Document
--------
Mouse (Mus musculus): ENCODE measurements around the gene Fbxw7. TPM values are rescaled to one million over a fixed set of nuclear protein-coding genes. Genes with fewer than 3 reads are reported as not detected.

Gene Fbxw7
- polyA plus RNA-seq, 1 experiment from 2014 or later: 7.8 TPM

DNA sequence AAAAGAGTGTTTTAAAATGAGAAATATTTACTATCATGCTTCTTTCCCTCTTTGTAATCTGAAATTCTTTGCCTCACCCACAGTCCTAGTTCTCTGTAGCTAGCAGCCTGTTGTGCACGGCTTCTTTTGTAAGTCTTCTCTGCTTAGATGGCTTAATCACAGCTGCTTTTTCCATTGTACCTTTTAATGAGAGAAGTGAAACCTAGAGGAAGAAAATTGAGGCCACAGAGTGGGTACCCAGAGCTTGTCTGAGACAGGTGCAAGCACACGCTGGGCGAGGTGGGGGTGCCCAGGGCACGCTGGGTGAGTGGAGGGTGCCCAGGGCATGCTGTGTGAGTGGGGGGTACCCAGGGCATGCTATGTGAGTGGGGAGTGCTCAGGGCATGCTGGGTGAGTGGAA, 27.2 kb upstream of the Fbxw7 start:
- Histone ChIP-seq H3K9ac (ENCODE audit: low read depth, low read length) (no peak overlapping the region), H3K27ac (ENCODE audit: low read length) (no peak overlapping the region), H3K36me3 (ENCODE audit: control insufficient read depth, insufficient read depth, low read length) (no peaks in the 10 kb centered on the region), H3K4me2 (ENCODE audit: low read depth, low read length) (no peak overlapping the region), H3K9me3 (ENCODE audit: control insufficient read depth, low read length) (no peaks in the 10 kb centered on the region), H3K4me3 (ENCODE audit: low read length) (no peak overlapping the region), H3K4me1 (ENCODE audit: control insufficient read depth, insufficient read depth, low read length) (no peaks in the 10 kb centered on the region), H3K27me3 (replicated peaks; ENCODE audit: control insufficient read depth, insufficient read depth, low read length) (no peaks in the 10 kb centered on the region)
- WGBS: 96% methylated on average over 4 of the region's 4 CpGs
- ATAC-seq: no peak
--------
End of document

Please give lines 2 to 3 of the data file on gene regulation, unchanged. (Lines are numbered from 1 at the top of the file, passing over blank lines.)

Gene Fbxw7
- polyA plus RNA-seq, 1 experiment from 2014 or later: 7.8 TPM